Since the first days of D&D, coinciding with the 1980 mark where the SocJus Death Cult seized control over traditional SF/F, we've had gamers take up the pen and become authors. "Pink Slime", "Vanilla Fantasy", etc. all come out of this development and it got institutionalized when TSR opened its book division and began publishing Realms novels. Now it wasn't just the strange artifacts of those early gamers-turned-authors, but increasingly the dragon ate its own tail as more and more readers only read the branded stuff and eschewed the source material. That's the point when trends already in progress accelerated and achieved the form we criticize today as being derivative to the point of being boring and useless.
It's already sufficiently bad that any well-done derivation from this norm is sufficient to break an author out and set him up for big success, even in the deteriorating world of traditional SF/F publishing. Elves, elves, and more elves- especially in the works that are more romance than SF/F despite being labeled the latter. Vampires, werewolves, and similar archetypes are similarly debased and degraded into such Mysterious Sexy Alpha Male uses for such ends- taken out of context for use by people who don't care, or want to, about the cultural context they come from (and belong to).
They write these stories of elves being cool while killing orcs because that's all they got from their gaming experiences, and that sort of thinking comes to filter out everything similar that they enjoy. It's about doing cool things and wielding cool powers, and nothing at all of substance or consequence other than gaining or losing power- even the simple Spider-Man lesson of "With great power comes great responsibility." gets ignored because they have the power to do so effectively; at extremes, it's even the avoidance of challenge until it can be overcome with brute force. There's some serious rabbit-thinking going on here.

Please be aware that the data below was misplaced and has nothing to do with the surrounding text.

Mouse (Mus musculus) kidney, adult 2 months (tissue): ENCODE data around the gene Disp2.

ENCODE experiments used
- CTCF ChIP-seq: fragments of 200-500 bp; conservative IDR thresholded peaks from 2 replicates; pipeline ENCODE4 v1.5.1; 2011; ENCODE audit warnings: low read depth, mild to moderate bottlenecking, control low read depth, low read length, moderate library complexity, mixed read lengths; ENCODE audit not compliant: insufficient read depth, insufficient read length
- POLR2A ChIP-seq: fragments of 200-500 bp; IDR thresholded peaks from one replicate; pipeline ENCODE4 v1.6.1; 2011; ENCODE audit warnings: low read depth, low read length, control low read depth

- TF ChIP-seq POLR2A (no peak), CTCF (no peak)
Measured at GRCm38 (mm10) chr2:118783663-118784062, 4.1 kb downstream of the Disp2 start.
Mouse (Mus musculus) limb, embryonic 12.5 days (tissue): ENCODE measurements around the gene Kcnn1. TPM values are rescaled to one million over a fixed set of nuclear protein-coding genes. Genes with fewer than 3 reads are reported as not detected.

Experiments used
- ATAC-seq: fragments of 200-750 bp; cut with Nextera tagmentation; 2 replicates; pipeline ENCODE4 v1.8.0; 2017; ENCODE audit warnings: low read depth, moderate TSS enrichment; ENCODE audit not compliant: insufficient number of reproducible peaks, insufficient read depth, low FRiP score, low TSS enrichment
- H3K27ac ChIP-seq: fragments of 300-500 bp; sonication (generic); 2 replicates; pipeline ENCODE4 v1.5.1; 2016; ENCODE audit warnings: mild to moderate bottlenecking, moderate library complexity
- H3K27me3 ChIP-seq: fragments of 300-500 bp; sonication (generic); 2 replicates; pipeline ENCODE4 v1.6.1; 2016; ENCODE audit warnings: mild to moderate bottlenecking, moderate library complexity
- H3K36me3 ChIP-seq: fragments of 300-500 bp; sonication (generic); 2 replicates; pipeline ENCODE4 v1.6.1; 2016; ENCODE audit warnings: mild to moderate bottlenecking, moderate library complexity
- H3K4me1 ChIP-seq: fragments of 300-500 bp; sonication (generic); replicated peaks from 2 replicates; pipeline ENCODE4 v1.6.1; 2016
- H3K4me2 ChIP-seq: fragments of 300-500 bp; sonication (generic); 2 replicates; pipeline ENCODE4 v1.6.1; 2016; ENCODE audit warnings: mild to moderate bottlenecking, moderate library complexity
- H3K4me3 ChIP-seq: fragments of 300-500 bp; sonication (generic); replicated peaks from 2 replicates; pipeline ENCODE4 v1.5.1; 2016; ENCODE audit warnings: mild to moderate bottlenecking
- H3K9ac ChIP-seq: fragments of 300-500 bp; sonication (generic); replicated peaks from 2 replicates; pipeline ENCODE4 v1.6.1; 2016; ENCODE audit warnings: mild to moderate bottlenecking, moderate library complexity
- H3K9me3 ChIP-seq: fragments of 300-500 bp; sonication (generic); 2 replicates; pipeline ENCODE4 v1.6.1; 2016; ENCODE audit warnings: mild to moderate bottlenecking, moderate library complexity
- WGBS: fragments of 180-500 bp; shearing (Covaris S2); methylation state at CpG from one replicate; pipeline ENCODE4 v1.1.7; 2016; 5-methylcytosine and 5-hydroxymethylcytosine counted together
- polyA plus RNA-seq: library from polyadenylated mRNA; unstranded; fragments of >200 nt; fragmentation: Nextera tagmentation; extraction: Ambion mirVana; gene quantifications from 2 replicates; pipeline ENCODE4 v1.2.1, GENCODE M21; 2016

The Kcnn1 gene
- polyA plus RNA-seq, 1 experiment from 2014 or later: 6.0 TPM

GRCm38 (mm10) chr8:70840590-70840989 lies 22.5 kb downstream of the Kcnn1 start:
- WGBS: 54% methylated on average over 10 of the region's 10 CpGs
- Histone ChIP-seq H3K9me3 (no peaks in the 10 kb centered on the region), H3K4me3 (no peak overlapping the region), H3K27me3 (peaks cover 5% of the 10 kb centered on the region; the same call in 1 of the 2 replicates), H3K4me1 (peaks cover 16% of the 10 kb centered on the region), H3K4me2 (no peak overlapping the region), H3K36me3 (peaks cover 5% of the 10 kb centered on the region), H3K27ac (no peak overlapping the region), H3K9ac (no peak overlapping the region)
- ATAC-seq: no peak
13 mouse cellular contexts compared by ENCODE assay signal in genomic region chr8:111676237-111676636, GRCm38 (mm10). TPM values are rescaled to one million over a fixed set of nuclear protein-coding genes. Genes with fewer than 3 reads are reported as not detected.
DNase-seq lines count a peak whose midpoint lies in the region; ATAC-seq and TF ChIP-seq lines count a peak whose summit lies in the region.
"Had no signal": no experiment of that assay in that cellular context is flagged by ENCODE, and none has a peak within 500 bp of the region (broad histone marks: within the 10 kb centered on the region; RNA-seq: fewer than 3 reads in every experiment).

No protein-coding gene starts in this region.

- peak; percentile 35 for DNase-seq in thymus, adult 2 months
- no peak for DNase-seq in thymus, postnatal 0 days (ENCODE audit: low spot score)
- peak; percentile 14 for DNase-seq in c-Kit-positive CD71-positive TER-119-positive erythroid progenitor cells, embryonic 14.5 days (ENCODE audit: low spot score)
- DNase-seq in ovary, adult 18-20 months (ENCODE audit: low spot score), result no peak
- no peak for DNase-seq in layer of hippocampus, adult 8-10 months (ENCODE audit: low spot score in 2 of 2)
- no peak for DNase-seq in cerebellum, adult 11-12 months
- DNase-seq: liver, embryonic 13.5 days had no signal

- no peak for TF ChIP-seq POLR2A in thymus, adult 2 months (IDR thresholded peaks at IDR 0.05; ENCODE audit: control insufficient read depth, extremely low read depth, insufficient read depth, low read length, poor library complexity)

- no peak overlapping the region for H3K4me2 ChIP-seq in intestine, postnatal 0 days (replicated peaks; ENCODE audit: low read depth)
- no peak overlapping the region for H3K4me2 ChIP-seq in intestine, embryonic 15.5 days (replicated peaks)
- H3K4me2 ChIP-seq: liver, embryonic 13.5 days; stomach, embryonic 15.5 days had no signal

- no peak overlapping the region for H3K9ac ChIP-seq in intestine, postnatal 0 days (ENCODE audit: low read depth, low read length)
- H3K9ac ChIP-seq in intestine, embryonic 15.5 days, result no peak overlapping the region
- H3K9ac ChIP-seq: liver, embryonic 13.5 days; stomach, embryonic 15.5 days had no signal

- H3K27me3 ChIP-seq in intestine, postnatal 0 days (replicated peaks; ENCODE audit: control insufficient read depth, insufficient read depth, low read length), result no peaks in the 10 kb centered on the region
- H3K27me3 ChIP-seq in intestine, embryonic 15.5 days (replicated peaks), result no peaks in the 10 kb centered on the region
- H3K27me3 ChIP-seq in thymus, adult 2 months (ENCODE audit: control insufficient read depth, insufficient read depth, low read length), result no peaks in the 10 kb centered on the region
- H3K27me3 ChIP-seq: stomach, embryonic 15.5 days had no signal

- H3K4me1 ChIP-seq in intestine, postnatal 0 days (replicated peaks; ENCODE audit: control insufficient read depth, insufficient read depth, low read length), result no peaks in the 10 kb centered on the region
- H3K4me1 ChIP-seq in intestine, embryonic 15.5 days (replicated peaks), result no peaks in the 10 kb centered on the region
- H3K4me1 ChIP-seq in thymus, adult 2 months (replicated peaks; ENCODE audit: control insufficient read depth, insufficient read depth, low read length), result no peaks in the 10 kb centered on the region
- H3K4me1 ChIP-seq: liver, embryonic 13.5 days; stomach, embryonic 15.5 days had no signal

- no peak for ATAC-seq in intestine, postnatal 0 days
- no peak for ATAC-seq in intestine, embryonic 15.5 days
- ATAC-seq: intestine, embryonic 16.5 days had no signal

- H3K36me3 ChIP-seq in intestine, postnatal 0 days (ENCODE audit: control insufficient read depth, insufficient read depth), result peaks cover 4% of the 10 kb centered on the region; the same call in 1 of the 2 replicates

The people administering the Realms as a property are similarly rabbit-like in their psychology, and have been since TSR bought the thing from Greenwood, so it's no surprise to me that they can't properly address this known issue with their brand identity. The people running the RPG side of Wizards of the Coast are rabbits, so they can't hack the issue either. No, this has to be done by we in the fandom, and Cirvosa's call to just improve your skills at filing off the fucking serial numbers is a Big Deal. That has to go further, and that means making culture matter directly; subtly is lost here, routinely. Not just in the games and stories we create, but also in revealing--and celebrating--the influences we take in when making our creations and enjoying them.(Again, I cannot overstate the value of the entire Appendix N blog and book in making this happen.)
Real people do NOT act outside of a cultural context. Neither do believable fictional ones. Make culture matter again, and you will make fandom great again.